Wishmaster (and it’s sequel Evil Never Dies) was one of the first DVD’s I ever bought on a Region One ‘flipper’ disc. I had seen the first film at the cinema and the follow-up was a straight to video ‘epic’ directed by Freddy’s Revenge and The Hidden’s Jack Sholder. Its be a VERY long time since I watched the movie, so has it stood the test of time?
Many moons ago, an idiotic Emperor unleashed a djinn (an evil genie) and was granted three wishes. If a third wish was granted, the djinn could basically unleash hell and his minions would engulf the earth. The Emperor’s sorcerer performed some magic and entrapped the djinn into a gem.
We are now in the modern day (1997) and an ancient artefact is being transported off a ship into the hands of a rich collector of antiquities. Unfortunately the guy operating the crane is drunk and the crate delivering the goods crushes the collector’s assistant. In the chaos that follows, a dock worker spots the gem and steals it, later selling it at a pawn shop. The Pawn Shop guy takes the gem to be valued and when a young expert Alexandra takes it to a friend to examine, he unwittingly unleashes the djinn who has already entered Alex’s sub-conscious.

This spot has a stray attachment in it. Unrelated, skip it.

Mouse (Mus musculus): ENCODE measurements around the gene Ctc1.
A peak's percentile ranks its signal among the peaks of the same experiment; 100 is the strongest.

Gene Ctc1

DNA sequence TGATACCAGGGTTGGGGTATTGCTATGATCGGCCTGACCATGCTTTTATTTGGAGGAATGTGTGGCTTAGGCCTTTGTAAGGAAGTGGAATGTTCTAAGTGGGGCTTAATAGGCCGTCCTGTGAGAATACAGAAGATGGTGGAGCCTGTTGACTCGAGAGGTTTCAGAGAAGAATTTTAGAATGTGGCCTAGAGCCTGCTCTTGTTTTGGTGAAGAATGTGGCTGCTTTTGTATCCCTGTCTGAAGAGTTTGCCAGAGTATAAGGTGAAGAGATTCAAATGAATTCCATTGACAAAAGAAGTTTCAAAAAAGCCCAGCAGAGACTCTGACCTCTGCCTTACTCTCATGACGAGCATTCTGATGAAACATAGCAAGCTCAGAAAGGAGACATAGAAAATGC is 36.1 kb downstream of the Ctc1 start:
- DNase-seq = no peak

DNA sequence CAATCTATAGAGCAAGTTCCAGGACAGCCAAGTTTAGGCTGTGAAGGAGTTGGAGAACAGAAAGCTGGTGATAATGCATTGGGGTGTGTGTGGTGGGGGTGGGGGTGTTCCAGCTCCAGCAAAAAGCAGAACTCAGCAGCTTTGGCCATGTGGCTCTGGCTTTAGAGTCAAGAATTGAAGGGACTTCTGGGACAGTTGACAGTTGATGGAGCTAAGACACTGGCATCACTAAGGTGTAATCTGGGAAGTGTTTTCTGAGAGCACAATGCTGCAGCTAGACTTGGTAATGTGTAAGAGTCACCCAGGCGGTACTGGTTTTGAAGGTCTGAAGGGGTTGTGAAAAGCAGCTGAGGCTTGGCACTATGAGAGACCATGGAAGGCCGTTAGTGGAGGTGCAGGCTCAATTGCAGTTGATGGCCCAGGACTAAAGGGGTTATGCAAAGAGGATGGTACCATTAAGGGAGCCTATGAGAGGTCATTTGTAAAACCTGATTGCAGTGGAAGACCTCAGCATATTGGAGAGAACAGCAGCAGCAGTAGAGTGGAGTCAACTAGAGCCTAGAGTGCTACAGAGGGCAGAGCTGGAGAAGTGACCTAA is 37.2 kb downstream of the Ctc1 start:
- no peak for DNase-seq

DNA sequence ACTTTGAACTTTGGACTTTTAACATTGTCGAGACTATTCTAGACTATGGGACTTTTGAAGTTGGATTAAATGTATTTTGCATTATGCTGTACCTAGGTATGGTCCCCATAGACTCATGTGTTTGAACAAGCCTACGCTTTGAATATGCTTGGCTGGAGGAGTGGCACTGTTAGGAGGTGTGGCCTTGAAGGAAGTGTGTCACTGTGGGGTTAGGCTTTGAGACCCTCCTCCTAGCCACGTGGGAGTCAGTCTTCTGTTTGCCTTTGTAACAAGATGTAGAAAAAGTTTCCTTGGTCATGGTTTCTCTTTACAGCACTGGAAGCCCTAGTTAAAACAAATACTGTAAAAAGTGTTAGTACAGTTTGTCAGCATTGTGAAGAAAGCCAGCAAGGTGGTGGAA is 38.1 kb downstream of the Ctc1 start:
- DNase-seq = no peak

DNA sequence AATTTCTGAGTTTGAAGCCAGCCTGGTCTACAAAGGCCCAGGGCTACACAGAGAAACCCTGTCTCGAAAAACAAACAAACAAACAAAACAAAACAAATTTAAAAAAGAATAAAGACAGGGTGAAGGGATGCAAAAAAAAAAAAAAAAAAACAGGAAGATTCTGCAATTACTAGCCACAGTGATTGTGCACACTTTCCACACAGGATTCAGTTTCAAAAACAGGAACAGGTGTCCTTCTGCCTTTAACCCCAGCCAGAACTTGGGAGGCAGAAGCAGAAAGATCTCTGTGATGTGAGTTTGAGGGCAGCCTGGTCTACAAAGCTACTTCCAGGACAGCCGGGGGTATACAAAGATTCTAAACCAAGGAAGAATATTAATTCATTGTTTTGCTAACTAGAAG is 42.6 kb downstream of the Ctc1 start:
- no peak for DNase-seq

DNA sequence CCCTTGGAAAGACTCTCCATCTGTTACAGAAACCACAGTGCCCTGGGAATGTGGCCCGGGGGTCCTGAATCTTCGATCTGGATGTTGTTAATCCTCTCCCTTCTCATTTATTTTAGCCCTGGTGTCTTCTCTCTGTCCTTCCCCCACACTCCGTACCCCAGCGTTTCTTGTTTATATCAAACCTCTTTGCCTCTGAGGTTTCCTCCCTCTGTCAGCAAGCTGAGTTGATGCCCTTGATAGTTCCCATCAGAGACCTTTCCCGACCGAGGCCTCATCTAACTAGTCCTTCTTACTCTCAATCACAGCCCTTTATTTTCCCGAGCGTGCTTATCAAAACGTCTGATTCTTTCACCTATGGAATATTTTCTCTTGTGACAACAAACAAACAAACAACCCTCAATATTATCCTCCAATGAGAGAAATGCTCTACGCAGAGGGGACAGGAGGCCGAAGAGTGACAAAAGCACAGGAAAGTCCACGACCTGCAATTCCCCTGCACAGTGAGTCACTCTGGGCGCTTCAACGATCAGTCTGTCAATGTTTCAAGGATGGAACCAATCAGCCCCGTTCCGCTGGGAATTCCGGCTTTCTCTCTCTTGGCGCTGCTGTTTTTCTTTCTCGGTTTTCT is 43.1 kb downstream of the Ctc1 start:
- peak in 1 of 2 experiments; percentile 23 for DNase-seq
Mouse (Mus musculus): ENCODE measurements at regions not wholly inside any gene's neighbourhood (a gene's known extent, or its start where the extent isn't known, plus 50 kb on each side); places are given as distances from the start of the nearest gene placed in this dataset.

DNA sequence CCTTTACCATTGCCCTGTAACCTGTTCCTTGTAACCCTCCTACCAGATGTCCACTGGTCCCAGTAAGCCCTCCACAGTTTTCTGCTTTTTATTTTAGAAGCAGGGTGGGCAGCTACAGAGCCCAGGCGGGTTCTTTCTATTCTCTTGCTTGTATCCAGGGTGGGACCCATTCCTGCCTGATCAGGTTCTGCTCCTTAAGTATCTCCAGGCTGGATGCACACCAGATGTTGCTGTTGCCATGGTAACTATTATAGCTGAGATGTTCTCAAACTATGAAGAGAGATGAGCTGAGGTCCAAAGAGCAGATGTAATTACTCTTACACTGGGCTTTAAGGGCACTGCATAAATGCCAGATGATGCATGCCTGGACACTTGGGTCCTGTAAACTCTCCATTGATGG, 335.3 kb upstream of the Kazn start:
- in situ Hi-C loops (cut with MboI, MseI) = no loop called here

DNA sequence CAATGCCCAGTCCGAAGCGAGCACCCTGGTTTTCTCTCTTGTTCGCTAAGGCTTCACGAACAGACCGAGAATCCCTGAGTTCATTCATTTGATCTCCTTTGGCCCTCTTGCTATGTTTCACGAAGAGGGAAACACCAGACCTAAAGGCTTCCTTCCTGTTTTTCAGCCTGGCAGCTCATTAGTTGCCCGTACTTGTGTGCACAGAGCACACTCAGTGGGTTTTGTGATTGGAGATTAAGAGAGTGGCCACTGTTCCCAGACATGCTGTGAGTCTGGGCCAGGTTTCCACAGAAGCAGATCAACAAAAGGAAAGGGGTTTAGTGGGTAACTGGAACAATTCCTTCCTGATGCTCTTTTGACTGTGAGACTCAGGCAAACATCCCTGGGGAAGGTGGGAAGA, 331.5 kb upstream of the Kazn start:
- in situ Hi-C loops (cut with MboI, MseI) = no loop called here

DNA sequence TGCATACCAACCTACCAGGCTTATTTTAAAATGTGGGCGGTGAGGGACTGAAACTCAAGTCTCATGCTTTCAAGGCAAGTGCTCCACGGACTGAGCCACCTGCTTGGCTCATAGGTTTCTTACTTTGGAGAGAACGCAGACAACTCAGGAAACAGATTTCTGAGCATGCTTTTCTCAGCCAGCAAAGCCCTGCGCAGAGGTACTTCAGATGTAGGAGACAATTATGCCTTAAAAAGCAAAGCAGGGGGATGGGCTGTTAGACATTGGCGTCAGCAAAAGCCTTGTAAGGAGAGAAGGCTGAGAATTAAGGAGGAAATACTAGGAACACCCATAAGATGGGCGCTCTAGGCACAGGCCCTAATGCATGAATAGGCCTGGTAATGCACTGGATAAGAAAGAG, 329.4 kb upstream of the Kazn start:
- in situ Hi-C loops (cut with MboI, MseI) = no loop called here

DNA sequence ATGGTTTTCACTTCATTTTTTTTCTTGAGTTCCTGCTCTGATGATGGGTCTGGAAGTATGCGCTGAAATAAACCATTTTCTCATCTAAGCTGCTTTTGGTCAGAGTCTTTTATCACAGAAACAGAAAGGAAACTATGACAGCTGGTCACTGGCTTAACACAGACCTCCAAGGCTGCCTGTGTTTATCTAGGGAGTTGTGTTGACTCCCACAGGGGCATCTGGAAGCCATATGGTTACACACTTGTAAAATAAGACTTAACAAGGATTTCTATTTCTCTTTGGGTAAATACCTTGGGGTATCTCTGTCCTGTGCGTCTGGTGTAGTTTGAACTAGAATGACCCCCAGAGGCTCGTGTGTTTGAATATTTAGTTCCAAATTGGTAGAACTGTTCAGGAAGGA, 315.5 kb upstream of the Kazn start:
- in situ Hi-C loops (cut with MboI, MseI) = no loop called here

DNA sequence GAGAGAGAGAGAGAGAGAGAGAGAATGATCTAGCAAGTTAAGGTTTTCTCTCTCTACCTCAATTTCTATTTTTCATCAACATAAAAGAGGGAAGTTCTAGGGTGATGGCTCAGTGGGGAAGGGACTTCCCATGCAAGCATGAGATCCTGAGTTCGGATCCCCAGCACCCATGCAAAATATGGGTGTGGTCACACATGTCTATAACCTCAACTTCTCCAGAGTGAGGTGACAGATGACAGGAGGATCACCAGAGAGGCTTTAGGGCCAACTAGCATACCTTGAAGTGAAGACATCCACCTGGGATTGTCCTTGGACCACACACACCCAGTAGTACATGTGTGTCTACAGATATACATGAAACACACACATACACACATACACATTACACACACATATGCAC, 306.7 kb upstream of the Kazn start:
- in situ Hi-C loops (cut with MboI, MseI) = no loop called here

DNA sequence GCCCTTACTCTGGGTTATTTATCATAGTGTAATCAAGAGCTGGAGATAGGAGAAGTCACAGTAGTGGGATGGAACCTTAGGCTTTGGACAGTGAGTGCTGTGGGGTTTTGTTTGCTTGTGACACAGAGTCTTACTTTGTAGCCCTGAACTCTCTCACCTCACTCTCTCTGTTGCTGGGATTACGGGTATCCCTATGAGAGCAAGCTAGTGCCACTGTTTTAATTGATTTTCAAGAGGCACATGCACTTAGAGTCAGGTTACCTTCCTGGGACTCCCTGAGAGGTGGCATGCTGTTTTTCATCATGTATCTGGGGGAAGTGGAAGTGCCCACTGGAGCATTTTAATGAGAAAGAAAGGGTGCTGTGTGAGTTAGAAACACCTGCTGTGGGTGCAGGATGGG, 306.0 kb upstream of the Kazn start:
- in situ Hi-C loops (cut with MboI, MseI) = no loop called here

The djinn needs someone to ask for his three wishes and Alex is his path to be finally free to unleash mayhem. Of course the djinn along the way has fun by granting random wishes and twisting them so not only does he get to keep their souls but watch them die in unpleasant ways via good old prosthetics and early CGI.
Reasonably successful in it’s day (it did spawn three sequels of declining quality, although part two had it’s moments) Wishmaster is certainly no classic but the film has a lot of things going for it. For a start it’s incredibly gruesome, Andrew Divoff as the djinn is terrific and for serious horror fans there are plenty of cameos from genre greats such as Joe Pilato (Captain Rhodes in Day of the Dead) and Phantasm’s Reggie Bannister as an annoyed pharmacist.
Director Robert Kurtzman and writer Peter Atkins keeps the movie zipping along and there’s rarely a dull moment, not fantastic but worth a bash if late 90’s horror is your bag. I did enjoy watching it again but I don’t think I’ll revisit it anytime soon.
- Starring Tammy Lauren Andrew Divoff Robert Englund Chris Lemmon
- Director Robert Kurtzman